I have news for you. If you can honestly and objectively look at Obama’s past and say he isn’t a Socialist, then you’re the nut job. Now, instead of rolling your eyes at that last sentence, why don’t you take just a few minutes and see if this ‘Socialist thing’ is true? It’s not difficult. Just google these: Obama Saul Alinsky, Obama rules for radicals, Obama Frank Marshall Davis, Obama marxist professors, Obama redistribution of wealth, Obama Wright, Obama Ayers, Obama socialist conferences, and Obama communist party USA. The list goes on. I realize you can read a lot of crazy stuff on the internet. So google those things and read any ‘reputable’ source you like. Then, if you can add two plus two, and you’re honest with yourself, it’s easy to see why I along with tens of millions of informed citizens are convinced Obama is a Socialist.
A conservative activist is born., RedState.com, 2/3/09
So we're not dealing with geniuses here – this one wouldn't know socialism if it walked up to him swathed in red and singing the Internationalle – and they're definitely beatable in any war of ideas. Yes, we hold the high ground and our defenses are strong, but the enemy arrayed before us is weak and in disarray – which means we should sally and attack. This is our opportunity to break them, and break them we must, if our country is to be saved.
Bipartisanship is a pipe dream, and even if it were attainable, it'll take more than one term of an Enlightened Presidency to undo the mind-gelling perpetrated upon rank and file Republicans since the ascendancy of talk radio. This is not the time to seek agreement; this is the time to steamroll over our foe, put him to flight, and later let him approach under the white flag, seeking terms. This is one of those times when the sword must be drawn in defense of the people, and the leader must deploy his forces for a swift, brutal, and decisive attack. Yes, it's important to remember Gandhi and Dr. King, but it's also important to recall the advice of Sun Tzu:
He who wishes to fight must first count the cost. When you engage in actual fighting, if victory is long in coming, then men's weapons will grow dull and their ardor will be dampened. If you lay siege to a town, you will exhaust your strength. Again, if the campaign is protracted, the resources of the State will not be equal to the strain. Now, when your weapons are dulled, your ardor dampened, your strength exhausted and your treasure spent, other chieftains will spring up to take advantage of your extremity. Then no man, however wise, will be able to avert the consequences that must ensue...In war, then, let your great object be victory, not lengthy campaigns.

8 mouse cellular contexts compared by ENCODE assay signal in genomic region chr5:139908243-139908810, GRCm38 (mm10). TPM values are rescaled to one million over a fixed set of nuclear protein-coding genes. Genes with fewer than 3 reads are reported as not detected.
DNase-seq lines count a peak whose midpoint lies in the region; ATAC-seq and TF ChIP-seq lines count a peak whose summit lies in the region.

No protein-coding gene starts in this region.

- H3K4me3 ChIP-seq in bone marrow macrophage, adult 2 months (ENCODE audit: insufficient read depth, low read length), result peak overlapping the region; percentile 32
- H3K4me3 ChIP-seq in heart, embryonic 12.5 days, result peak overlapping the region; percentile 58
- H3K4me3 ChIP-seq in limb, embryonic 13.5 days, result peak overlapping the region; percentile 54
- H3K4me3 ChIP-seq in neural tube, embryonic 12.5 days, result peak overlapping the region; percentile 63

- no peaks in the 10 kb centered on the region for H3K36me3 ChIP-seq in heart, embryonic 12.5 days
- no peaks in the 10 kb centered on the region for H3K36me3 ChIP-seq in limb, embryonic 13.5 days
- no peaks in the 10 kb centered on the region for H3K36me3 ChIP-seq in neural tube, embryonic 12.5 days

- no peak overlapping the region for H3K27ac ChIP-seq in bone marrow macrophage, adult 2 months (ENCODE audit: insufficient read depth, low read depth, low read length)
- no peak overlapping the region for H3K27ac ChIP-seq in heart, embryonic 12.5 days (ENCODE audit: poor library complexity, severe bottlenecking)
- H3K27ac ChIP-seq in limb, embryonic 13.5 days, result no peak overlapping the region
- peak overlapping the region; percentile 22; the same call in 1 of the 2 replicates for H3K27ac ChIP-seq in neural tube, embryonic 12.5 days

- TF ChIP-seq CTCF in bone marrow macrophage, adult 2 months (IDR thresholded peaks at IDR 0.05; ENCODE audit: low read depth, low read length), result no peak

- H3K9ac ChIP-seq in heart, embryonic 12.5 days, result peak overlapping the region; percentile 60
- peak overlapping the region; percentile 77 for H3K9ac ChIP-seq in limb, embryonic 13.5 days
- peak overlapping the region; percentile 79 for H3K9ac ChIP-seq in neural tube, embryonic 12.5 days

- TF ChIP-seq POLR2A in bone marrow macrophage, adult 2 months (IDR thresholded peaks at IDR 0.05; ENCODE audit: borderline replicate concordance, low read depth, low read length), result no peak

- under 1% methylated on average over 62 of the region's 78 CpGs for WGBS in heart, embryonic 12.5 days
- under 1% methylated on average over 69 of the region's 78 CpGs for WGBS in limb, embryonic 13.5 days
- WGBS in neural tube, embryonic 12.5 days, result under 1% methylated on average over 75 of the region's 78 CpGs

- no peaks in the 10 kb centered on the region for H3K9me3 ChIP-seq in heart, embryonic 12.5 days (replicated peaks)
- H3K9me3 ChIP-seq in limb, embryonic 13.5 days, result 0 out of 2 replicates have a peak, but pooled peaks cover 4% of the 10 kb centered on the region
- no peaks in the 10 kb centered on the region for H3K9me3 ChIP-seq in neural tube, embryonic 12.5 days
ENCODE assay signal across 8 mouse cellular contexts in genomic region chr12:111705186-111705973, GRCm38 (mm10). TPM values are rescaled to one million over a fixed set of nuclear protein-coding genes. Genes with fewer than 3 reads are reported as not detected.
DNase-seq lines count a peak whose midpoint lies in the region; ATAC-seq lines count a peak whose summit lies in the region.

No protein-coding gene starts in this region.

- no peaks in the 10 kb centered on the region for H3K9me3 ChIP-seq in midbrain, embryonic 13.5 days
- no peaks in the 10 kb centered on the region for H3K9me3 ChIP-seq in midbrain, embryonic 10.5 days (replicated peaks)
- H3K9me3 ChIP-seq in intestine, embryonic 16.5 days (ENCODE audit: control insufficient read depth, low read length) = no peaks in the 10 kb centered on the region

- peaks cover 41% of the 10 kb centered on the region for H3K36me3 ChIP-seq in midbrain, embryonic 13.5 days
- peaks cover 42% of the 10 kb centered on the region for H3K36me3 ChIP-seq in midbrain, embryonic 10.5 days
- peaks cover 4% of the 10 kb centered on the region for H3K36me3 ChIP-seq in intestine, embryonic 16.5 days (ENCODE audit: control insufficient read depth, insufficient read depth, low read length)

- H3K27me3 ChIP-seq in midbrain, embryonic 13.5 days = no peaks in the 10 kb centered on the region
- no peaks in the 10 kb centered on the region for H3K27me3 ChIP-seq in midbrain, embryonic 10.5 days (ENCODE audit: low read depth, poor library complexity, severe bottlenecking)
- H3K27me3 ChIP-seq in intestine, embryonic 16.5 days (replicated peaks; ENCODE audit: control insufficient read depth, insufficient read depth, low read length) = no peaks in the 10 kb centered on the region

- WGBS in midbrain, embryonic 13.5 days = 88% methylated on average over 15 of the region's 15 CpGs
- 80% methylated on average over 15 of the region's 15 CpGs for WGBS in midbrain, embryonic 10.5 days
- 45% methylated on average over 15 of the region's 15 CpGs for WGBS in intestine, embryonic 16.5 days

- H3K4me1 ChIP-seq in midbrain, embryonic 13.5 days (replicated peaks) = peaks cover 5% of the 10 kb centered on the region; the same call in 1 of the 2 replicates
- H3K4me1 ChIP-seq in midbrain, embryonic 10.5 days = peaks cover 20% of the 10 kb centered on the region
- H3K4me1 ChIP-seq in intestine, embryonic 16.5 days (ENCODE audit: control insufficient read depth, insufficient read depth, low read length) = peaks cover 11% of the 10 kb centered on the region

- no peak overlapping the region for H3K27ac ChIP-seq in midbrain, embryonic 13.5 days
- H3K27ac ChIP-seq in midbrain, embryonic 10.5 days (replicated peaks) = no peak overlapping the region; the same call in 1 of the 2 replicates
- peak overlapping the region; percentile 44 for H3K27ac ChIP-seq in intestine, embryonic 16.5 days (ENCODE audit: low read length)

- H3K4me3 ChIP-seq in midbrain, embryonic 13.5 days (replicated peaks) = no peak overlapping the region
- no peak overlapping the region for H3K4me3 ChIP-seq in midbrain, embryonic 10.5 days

We did not choose war, but we cannot ignore that war has been thrust upon us. And when at war, one must seek victory by the most expeditious (with legality implied, of course) means necessary. When America finds some of the alphabet soup tasty, the Republicans will meekly start to vote for Millennial Deal programs, first in a trickle, then in a wave as they realize that their only shot at re-election hinges on being perceived as an Obama supporter. Voila, bipartisanship achieved – and on our terms, to boot.
So basically, I echo the sentiments, if not the dancing or primal-screaming abilities, of Simon Zealotes:
Lyrics pertinent to my argument, as sung by the character
Christ, what more do you need to convince you
That you've made it, and you're easily as strong
As the filth from Rome who rape our country,
And who've terrorized our people for so long.
There must be over fifty thousand
Screaming love and more for you.
And everyone of fifty thousand
Would do whatever you asked them to.
Keep them yelling their devotion,
But add a touch of hate at Rome.
You will rise to a greater power.
We will win ourselves a home.
You'll get the power and the glory
For ever and ever and ever
...in the hopes that the President will respond in a less cryptic, and far more aggressive, manner than did Jesus (who was here, after all, for a purpose other than rescuing global economies).
Barack Obama, as rightly pointed out in Muzikal203's recent diary, has accomplished more good in a fortnight than George W. Bush did in eight years, but TocqueDeville had a point earlier this week with the proclamation Sorry, But the Democrats Have Failed Again. The bar for what constitutes a "bold initiative" seems to've been lowered by mutual consent in the years since Andrew Jackson told the Supreme Court to pound sand, and while perhaps it did need some scaling back from Jackson's definition of executive authority, "boldness" ought not have become the synonym for "milquetoast" that it is today. Go ahead, President Obama, launch the attack – there's a lot of us out here who would consider it a duty and a pleasure to cover your back.
We are engaged in a battle for the soul and future of our nation. Trickle-down economics should be utterly swept away, cast into the dustbin of history as another failed idea that sought to perpetuate feudal relationships in the global economy. Repressive moral codes that limit personal freedoms by government fiat need to be struck down, and jobs must come about because we insist on their creation, here in the United States.
We've got our work cut out for us, and it won't by any means be an easy fight, but it is a fight we can, should, and must win. Our foe is uncompromising, utterly devoted to his misguided leaders and twisted philosophies; he cannot be reasoned with, nor should he be. He deserves no quarter, no mercy, no bipartisan aisle-reaching, for he granted none when he held the reins.
A legion of us – or at the very least, one really pissed-off historian – await the trumpet's call to battle, President Obama. And remember, as both Virgil and Captain Sisko said, Fortune favors the bold.